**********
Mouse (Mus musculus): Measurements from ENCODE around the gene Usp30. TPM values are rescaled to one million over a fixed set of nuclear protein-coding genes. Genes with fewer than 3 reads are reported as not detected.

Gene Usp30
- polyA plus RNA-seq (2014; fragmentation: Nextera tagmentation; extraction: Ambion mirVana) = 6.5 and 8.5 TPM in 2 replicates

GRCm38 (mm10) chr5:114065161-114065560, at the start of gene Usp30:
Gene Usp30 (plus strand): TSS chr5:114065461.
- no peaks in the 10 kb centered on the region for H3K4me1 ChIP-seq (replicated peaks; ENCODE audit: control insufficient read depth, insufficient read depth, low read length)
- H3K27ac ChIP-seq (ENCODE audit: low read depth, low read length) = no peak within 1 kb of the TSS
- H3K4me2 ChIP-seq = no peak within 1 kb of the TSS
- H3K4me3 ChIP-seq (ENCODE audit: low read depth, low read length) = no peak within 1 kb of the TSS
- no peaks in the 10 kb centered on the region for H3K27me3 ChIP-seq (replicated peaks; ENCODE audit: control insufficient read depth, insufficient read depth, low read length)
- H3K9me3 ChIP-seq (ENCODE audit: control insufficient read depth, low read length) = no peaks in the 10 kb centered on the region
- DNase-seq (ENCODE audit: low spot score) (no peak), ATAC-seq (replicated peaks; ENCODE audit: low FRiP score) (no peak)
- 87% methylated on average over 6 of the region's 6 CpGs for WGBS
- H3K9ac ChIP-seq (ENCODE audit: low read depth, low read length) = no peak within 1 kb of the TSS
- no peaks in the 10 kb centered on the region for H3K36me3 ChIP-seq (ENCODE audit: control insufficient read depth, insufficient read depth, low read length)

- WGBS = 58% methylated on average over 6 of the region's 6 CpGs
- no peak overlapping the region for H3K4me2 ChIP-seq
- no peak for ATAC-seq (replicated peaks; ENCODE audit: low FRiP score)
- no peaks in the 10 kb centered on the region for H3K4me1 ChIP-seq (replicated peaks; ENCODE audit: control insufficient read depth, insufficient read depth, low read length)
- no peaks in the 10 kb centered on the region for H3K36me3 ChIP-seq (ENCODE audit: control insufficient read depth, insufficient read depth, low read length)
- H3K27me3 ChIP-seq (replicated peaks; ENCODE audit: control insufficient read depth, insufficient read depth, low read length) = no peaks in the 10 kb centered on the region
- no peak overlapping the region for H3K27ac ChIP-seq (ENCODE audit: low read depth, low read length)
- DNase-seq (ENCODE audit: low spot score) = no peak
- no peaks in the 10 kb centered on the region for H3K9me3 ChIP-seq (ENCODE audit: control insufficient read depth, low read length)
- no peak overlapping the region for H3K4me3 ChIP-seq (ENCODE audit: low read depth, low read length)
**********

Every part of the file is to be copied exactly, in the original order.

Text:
Mouse (Mus musculus): Measurements from ENCODE around the gene Usp30. TPM values are rescaled to one million over a fixed set of nuclear protein-coding genes. Genes with fewer than 3 reads are reported as not detected.

Gene Usp30
- polyA plus RNA-seq (2014; fragmentation: Nextera tagmentation; extraction: Ambion mirVana) = 6.5 and 8.5 TPM in 2 replicates

GRCm38 (mm10) chr5:114065161-114065560, at the start of gene Usp30:
Gene Usp30 (plus strand): TSS chr5:114065461.
- no peaks in the 10 kb centered on the region for H3K4me1 ChIP-seq (replicated peaks; ENCODE audit: control insufficient read depth, insufficient read depth, low read length)
- H3K27ac ChIP-seq (ENCODE audit: low read depth, low read length) = no peak within 1 kb of the TSS
- H3K4me2 ChIP-seq = no peak within 1 kb of the TSS
- H3K4me3 ChIP-seq (ENCODE audit: low read depth, low read length) = no peak within 1 kb of the TSS
- no peaks in the 10 kb centered on the region for H3K27me3 ChIP-seq (replicated peaks; ENCODE audit: control insufficient read depth, insufficient read depth, low read length)
- H3K9me3 ChIP-seq (ENCODE audit: control insufficient read depth, low read length) = no peaks in the 10 kb centered on the region
- DNase-seq (ENCODE audit: low spot score) (no peak), ATAC-seq (replicated peaks; ENCODE audit: low FRiP score) (no peak)
- 87% methylated on average over 6 of the region's 6 CpGs for WGBS
- H3K9ac ChIP-seq (ENCODE audit: low read depth, low read length) = no peak within 1 kb of the TSS
- no peaks in the 10 kb centered on the region for H3K36me3 ChIP-seq (ENCODE audit: control insufficient read depth, insufficient read depth, low read length)

- WGBS = 58% methylated on average over 6 of the region's 6 CpGs
- no peak overlapping the region for H3K4me2 ChIP-seq
- no peak for ATAC-seq (replicated peaks; ENCODE audit: low FRiP score)
- no peaks in the 10 kb centered on the region for H3K4me1 ChIP-seq (replicated peaks; ENCODE audit: control insufficient read depth, insufficient read depth, low read length)
- no peaks in the 10 kb centered on the region for H3K36me3 ChIP-seq (ENCODE audit: control insufficient read depth, insufficient read depth, low read length)
- H3K27me3 ChIP-seq (replicated peaks; ENCODE audit: control insufficient read depth, insufficient read depth, low read length) = no peaks in the 10 kb centered on the region
- no peak overlapping the region for H3K27ac ChIP-seq (ENCODE audit: low read depth, low read length)
- DNase-seq (ENCODE audit: low spot score) = no peak
- no peaks in the 10 kb centered on the region for H3K9me3 ChIP-seq (ENCODE audit: control insufficient read depth, low read length)
- no peak overlapping the region for H3K4me3 ChIP-seq (ENCODE audit: low read depth, low read length)